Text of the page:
The trailers so far have shown us some of the classic locations and scenarios from the first time around, but the graphical advances of the last 20 years make the town feel somber, moody, and downright unnerving. The darkened corners of the game’s iconic police station look even more imposing than ever before, the city streets are littered with wreckage and broken glass in the aftermath of a battle with the zombies, and the body-horror elements that have become a staple of the series are more disgusting than anyone could have imagined back in the late ’90s.
Taking all of these elements into consideration, along with the knowledge of what the remake of the original Resident Evil had in store, the upcoming Resident Evil 2 could set the benchmark once again for horror. Each moment of the game, from the title screen to the end credits, could be an unnerving, edge-out-your-seat experience to ensure that you’re consistently enthralled, but never at ease. There is a lot awaiting us as we return to Raccoon City’s cold empty streets, and it’s safe to assume that none of it is friendly.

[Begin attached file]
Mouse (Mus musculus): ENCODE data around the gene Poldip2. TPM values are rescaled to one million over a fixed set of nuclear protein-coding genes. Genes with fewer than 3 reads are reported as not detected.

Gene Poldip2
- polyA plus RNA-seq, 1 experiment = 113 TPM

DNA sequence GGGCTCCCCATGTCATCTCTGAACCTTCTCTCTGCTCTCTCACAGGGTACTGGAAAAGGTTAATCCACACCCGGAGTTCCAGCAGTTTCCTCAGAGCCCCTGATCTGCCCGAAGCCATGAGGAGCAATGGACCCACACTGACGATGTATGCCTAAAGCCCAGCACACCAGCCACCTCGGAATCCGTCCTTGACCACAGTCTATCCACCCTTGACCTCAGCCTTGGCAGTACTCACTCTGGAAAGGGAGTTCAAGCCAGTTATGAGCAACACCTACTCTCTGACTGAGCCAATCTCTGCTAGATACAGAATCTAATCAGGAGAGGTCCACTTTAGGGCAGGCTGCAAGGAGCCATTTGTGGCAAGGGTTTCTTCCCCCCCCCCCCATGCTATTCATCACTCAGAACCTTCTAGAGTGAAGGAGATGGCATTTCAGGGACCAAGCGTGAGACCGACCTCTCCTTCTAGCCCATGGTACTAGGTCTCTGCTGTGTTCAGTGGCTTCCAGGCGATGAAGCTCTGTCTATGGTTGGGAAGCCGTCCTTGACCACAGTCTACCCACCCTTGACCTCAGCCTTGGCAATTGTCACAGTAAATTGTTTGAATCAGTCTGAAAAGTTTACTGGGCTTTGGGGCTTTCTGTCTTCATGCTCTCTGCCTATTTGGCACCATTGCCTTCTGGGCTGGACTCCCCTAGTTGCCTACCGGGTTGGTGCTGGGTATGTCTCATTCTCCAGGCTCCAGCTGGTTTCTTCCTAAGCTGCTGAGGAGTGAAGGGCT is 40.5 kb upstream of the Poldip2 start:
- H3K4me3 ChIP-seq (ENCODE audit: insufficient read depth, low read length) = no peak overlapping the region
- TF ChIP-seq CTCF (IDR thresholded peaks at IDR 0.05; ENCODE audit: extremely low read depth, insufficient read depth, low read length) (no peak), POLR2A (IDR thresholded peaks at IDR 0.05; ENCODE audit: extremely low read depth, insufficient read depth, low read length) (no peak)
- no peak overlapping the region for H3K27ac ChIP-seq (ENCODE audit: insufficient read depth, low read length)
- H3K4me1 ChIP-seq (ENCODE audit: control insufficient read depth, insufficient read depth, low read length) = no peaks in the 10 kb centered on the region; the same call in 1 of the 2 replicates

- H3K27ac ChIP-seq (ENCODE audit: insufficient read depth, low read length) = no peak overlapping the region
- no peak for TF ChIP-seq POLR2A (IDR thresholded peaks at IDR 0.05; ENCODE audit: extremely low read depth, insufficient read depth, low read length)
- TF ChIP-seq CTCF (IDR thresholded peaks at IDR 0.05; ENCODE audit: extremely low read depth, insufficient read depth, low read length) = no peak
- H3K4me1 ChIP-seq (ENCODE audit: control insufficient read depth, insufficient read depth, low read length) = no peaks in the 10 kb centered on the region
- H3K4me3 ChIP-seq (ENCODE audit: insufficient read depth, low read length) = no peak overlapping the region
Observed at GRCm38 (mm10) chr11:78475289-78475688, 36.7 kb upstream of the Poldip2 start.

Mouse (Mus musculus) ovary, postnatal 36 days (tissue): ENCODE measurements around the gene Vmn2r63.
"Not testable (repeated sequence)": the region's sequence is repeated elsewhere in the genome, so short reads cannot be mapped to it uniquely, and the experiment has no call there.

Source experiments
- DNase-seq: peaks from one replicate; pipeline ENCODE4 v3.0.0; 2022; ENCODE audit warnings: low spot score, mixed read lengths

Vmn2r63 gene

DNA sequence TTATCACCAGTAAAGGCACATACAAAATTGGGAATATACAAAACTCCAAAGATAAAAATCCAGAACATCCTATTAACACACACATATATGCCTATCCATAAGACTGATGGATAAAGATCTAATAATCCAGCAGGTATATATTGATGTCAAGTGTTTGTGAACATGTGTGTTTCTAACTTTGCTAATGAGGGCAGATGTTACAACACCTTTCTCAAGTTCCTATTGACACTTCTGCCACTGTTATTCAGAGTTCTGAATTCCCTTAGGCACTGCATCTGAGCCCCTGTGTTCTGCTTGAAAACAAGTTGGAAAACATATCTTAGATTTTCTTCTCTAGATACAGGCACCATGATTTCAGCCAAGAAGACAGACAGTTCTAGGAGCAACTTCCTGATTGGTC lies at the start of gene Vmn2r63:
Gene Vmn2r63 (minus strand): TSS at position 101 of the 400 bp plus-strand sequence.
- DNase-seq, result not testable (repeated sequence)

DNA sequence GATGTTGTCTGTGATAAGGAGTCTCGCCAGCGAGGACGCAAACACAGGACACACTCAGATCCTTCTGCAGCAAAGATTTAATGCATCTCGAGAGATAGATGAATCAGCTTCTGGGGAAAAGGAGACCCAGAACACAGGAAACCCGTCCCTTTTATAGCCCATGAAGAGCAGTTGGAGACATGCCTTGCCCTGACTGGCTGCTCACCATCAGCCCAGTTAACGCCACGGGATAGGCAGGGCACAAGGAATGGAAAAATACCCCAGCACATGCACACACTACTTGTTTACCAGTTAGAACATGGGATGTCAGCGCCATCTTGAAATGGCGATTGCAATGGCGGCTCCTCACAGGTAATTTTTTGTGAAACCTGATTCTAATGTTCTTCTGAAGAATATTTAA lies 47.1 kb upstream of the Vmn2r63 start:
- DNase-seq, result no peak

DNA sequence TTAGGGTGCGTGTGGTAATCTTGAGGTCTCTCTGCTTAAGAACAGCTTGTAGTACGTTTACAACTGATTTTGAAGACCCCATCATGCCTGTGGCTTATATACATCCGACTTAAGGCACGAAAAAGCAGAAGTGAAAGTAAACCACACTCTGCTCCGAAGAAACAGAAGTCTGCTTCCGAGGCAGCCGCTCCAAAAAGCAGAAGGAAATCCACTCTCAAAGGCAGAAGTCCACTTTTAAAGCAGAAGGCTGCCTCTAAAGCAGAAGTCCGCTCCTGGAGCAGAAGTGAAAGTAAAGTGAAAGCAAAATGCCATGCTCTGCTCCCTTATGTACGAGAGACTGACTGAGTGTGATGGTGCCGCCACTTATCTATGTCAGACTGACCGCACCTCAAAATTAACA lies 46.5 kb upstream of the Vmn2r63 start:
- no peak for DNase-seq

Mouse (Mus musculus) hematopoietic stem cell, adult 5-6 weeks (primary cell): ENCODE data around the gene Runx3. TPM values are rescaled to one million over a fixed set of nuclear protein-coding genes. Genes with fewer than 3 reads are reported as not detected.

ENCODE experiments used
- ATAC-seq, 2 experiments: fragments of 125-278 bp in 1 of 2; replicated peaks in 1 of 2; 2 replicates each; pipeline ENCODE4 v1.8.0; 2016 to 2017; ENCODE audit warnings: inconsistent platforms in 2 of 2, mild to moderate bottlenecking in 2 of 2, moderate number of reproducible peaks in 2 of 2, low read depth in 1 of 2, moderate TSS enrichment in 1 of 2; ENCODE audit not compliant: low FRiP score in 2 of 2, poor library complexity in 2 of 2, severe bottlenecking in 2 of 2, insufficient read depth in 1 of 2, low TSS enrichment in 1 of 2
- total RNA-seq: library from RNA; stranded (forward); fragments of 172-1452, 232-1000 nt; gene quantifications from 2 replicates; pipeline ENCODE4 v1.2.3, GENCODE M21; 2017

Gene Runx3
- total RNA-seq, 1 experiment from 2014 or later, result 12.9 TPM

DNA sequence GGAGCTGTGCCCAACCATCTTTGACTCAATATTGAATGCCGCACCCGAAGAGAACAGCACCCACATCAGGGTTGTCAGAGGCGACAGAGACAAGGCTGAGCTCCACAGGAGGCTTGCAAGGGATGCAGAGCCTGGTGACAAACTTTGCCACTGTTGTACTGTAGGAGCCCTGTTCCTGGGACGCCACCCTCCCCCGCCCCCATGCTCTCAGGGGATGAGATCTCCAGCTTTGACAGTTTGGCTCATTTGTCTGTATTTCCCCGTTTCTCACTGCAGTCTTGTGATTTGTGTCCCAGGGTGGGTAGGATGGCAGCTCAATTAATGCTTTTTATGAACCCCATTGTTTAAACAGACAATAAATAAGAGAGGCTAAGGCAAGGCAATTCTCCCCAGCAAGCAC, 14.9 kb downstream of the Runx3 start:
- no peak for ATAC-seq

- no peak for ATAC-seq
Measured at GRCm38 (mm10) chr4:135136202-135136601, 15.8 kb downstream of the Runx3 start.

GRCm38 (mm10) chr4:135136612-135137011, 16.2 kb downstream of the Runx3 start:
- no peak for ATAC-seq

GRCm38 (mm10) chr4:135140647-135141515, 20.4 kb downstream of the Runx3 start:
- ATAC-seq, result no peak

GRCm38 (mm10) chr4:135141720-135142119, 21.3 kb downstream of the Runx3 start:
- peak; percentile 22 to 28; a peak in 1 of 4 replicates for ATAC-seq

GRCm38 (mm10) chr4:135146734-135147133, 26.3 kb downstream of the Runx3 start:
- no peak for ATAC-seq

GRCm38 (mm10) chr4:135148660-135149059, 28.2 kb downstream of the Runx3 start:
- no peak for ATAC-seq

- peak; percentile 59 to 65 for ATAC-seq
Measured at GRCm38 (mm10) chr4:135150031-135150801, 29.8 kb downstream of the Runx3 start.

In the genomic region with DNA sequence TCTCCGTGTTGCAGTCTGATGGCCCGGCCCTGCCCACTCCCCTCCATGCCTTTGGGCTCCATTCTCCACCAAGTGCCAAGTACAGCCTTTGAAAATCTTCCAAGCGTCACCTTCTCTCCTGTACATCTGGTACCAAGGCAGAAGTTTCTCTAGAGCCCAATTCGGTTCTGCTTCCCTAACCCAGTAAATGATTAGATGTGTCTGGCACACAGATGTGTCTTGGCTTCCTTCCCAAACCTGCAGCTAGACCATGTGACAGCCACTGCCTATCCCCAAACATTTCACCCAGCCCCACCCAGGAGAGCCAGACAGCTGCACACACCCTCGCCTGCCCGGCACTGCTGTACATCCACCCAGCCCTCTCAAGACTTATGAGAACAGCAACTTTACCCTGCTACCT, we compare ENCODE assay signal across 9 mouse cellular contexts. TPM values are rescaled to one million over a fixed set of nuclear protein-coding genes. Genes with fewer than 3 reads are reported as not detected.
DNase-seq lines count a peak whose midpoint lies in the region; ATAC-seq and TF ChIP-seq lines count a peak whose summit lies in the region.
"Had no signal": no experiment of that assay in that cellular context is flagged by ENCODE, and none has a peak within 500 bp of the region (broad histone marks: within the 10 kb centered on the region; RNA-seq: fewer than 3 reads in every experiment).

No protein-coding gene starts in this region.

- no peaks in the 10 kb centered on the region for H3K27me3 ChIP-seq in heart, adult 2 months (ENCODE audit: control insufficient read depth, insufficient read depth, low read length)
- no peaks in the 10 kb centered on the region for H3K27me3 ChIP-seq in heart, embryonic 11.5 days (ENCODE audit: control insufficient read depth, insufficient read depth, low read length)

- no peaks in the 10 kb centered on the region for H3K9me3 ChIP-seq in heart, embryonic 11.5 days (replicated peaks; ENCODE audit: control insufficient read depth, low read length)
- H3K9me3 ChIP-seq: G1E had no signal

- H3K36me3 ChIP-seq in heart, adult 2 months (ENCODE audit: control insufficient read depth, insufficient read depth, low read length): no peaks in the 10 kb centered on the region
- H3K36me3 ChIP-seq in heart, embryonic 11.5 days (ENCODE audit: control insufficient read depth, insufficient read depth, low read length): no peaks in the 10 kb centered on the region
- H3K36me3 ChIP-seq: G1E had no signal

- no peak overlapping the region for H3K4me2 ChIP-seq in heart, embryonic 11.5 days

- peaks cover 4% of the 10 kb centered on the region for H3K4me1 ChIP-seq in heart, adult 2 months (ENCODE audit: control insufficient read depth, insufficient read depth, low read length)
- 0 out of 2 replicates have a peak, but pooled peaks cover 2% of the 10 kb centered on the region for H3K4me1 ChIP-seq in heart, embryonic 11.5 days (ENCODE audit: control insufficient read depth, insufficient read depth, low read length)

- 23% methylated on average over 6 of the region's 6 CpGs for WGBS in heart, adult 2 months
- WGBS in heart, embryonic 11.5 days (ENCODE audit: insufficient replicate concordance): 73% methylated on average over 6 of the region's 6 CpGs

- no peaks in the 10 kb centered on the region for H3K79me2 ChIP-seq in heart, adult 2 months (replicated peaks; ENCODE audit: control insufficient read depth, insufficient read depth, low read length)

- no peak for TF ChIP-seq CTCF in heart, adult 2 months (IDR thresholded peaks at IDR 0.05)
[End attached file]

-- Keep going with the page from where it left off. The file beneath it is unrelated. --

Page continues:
Resident Evil 2 is on its way to Xbox One, PlayStation 4, and PC on January 25th, 2019. For those brave enough to take a trip to Raccoon City, it can currently be pre-ordered from Amazon. For more on the game, you can also read our recent hands-on preview from Tokyo Game Show 2018.
This post contains affiliate links where DualShockers gets a small commission on sales. Any and all support helps keep DualShockers as a standalone, independent platform for less-mainstream opinions and news coverage.